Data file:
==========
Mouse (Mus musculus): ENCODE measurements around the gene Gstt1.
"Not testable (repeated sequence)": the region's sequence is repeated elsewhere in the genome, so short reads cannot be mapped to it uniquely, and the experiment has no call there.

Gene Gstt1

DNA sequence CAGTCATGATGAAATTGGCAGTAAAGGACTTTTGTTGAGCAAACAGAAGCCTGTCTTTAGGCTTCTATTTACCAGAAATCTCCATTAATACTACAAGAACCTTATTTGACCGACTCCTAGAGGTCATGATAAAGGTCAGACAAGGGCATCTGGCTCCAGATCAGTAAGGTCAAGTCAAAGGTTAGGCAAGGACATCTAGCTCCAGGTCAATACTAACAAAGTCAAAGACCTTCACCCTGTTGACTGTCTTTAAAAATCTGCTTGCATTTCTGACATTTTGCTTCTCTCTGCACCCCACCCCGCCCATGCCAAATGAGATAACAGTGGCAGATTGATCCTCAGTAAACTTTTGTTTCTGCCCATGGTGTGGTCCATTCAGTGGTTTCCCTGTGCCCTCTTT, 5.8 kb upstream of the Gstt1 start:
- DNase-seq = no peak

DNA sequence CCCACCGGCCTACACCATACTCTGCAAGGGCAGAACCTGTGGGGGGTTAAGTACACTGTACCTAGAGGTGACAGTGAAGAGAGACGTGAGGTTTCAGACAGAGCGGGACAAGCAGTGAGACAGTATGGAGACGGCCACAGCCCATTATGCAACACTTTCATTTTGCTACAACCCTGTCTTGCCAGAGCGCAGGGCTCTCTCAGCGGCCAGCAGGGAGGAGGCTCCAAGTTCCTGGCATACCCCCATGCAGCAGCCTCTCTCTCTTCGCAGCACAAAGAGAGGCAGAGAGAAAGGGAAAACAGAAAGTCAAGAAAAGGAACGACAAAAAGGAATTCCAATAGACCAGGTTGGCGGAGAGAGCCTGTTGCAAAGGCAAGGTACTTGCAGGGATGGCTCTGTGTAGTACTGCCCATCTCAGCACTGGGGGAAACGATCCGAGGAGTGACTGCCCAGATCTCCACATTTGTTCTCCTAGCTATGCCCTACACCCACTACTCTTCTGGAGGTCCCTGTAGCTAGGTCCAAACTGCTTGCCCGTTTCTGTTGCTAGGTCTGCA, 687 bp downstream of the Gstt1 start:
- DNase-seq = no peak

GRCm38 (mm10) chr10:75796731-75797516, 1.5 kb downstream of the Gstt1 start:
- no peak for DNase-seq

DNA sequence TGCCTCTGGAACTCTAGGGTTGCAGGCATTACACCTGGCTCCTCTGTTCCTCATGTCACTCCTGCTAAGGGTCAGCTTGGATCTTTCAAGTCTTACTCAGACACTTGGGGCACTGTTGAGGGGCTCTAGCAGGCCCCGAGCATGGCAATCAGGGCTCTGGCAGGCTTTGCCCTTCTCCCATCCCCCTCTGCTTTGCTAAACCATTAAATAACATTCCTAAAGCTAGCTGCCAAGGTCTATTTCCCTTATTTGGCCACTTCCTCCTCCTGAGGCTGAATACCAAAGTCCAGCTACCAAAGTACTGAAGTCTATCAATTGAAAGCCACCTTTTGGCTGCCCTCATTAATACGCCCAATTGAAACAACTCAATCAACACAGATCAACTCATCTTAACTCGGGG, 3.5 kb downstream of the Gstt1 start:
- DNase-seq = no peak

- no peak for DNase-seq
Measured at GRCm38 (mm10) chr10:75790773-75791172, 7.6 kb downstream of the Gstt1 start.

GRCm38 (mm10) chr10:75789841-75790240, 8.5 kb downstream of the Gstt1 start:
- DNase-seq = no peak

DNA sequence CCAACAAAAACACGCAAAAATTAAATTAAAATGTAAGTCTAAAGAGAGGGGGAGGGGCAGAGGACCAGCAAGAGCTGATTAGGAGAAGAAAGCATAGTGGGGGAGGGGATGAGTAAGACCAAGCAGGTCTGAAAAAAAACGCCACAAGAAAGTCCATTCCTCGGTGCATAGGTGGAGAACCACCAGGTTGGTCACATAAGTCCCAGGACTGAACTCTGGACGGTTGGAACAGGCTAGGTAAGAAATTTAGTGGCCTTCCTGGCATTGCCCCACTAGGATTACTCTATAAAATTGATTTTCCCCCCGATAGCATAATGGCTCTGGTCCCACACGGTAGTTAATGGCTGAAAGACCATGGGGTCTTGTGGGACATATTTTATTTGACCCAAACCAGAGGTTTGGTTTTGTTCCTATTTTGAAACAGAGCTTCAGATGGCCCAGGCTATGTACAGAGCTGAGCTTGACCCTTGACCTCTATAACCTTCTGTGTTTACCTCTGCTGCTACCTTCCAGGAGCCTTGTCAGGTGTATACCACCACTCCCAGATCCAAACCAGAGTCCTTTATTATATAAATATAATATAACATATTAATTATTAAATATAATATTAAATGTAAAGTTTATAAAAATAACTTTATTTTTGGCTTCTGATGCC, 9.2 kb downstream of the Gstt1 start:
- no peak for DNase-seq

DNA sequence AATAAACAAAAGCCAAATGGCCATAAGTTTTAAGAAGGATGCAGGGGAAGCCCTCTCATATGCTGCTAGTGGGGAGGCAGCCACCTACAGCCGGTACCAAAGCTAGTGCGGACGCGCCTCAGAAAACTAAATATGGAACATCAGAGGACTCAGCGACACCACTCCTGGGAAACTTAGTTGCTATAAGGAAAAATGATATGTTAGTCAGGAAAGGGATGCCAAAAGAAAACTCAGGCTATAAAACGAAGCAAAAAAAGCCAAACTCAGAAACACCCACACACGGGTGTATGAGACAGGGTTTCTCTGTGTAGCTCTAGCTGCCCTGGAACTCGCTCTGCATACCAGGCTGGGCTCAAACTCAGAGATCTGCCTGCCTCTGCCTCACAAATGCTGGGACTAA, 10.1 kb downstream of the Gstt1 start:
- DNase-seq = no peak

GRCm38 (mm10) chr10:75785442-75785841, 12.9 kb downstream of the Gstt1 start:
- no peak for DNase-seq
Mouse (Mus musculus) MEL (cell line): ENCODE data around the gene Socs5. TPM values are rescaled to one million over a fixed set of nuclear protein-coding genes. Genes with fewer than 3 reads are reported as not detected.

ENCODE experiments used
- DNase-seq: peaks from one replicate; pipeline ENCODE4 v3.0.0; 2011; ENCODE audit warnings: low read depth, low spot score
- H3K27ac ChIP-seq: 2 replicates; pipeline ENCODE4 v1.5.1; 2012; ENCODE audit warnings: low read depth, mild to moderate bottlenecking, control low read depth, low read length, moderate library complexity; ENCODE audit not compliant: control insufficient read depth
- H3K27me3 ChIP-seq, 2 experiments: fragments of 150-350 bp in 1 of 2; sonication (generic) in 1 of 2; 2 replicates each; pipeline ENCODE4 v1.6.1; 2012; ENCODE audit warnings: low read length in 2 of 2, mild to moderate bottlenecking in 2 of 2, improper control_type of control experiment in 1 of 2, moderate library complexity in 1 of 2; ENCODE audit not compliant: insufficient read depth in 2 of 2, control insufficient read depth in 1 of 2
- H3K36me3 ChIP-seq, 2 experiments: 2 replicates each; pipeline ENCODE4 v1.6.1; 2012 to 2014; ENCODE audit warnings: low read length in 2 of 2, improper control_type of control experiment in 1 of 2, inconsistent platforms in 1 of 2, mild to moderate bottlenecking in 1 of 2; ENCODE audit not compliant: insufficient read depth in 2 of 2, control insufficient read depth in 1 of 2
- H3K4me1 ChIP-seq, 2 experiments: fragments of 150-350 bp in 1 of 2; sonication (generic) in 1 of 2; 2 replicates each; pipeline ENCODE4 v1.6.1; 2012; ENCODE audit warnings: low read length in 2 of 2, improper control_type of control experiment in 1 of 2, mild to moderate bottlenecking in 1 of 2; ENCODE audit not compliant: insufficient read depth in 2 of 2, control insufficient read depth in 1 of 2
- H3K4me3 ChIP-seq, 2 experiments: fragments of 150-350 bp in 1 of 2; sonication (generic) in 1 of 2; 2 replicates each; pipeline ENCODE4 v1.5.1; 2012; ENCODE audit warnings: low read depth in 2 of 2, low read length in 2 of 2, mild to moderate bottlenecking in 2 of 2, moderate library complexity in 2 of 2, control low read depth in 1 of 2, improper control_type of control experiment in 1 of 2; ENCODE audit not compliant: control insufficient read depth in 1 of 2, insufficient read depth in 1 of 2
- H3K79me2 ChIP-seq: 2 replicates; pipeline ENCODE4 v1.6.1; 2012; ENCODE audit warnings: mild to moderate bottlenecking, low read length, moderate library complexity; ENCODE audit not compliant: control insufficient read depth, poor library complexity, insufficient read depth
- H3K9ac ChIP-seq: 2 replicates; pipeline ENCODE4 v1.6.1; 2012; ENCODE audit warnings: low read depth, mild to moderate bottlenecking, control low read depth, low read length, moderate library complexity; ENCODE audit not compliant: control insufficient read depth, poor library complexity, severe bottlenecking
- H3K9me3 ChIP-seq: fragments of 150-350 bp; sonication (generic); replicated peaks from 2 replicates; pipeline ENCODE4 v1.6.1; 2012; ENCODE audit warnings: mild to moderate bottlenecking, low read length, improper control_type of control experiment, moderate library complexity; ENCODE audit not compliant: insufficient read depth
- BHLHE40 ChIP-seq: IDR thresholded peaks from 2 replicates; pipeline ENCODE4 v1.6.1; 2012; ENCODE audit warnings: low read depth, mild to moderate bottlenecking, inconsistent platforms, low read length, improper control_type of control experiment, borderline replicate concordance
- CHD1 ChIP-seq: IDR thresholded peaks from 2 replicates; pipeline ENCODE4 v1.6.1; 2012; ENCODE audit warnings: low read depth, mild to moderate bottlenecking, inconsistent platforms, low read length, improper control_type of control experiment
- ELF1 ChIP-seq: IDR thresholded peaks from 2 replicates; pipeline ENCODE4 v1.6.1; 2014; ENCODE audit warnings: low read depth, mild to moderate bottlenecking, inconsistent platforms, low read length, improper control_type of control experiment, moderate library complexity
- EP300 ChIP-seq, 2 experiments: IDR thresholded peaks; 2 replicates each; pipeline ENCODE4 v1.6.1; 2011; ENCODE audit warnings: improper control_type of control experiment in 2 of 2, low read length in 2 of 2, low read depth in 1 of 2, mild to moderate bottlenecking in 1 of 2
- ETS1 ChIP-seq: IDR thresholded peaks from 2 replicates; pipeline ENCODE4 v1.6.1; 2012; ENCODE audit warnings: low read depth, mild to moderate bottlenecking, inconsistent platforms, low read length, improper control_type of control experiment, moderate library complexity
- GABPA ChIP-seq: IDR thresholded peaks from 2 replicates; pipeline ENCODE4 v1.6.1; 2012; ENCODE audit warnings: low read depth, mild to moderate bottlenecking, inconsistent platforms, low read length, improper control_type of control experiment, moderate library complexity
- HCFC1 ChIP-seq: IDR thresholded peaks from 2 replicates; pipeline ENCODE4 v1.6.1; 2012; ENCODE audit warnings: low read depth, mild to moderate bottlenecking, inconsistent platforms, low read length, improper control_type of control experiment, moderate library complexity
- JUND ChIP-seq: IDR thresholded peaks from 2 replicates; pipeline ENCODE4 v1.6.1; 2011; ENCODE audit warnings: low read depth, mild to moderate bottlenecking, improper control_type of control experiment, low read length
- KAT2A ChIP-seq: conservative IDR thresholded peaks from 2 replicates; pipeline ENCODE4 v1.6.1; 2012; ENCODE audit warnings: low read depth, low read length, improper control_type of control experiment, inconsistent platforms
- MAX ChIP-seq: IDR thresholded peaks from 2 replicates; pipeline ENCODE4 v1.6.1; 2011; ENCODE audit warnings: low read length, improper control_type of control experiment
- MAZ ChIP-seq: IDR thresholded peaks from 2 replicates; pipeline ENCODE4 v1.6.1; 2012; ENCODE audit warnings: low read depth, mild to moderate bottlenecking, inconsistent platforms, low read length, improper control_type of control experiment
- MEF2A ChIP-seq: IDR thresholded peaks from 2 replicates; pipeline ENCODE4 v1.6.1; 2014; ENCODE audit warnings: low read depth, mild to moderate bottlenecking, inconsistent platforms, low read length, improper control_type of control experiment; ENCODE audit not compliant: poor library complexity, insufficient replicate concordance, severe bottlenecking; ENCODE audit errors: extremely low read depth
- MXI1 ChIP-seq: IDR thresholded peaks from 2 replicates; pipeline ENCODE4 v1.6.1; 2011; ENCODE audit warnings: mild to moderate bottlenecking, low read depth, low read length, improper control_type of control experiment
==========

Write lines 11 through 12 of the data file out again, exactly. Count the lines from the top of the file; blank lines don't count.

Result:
- DNase-seq = no peak

- no peak for DNase-seq